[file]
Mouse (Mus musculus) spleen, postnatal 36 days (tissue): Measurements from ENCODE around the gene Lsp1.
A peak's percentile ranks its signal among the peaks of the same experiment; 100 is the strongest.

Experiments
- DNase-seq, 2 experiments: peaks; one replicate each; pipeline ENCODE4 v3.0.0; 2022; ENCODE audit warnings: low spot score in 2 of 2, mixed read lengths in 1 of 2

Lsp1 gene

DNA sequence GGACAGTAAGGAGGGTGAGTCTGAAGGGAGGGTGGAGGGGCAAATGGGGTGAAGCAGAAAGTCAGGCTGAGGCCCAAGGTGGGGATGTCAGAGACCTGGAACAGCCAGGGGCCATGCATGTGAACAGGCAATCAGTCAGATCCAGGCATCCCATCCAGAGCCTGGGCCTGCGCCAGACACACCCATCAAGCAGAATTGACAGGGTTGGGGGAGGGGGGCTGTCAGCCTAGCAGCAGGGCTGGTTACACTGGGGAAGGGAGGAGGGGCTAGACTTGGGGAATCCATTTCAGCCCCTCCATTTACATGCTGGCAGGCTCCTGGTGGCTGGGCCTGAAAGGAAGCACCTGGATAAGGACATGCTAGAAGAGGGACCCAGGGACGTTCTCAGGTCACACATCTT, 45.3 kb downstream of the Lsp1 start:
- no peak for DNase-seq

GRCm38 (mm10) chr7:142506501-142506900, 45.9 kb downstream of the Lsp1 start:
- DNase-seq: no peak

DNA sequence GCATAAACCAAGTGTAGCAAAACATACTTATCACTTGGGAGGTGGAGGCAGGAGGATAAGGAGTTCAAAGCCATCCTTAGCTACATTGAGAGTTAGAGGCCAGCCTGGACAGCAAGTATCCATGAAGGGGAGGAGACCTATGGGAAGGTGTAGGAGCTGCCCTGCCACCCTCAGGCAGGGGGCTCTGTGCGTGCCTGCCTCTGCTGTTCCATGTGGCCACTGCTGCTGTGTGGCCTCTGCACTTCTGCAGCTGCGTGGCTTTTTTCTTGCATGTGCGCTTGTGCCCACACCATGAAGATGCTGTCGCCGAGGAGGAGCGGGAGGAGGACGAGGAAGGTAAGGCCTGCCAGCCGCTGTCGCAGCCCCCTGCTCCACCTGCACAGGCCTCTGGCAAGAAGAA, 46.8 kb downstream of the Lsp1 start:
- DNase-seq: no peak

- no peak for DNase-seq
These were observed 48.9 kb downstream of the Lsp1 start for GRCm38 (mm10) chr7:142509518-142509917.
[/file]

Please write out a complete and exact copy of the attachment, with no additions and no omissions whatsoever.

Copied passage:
Mouse (Mus musculus) spleen, postnatal 36 days (tissue): Measurements from ENCODE around the gene Lsp1.
A peak's percentile ranks its signal among the peaks of the same experiment; 100 is the strongest.

Experiments
- DNase-seq, 2 experiments: peaks; one replicate each; pipeline ENCODE4 v3.0.0; 2022; ENCODE audit warnings: low spot score in 2 of 2, mixed read lengths in 1 of 2

Lsp1 gene

DNA sequence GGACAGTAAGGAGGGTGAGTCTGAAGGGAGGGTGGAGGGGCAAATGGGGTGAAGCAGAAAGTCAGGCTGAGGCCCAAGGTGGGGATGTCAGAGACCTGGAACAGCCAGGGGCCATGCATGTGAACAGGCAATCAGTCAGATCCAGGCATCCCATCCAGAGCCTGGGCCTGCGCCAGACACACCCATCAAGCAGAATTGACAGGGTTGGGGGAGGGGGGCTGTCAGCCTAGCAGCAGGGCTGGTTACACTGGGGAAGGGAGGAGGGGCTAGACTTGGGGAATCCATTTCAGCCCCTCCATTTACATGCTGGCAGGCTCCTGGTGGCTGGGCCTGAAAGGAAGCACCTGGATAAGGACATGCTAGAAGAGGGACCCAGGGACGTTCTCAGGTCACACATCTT, 45.3 kb downstream of the Lsp1 start:
- no peak for DNase-seq

GRCm38 (mm10) chr7:142506501-142506900, 45.9 kb downstream of the Lsp1 start:
- DNase-seq: no peak

DNA sequence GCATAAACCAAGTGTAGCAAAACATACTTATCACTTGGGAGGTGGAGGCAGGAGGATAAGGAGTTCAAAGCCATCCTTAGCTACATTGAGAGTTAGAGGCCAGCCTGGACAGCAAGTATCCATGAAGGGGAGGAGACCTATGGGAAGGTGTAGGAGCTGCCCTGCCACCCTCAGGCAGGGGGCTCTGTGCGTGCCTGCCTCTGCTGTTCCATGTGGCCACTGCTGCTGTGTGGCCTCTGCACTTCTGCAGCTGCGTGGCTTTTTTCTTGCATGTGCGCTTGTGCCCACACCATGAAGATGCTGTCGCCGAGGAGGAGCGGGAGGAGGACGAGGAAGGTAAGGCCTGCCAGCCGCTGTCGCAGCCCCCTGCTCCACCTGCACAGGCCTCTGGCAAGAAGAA, 46.8 kb downstream of the Lsp1 start:
- DNase-seq: no peak

- no peak for DNase-seq
These were observed 48.9 kb downstream of the Lsp1 start for GRCm38 (mm10) chr7:142509518-142509917.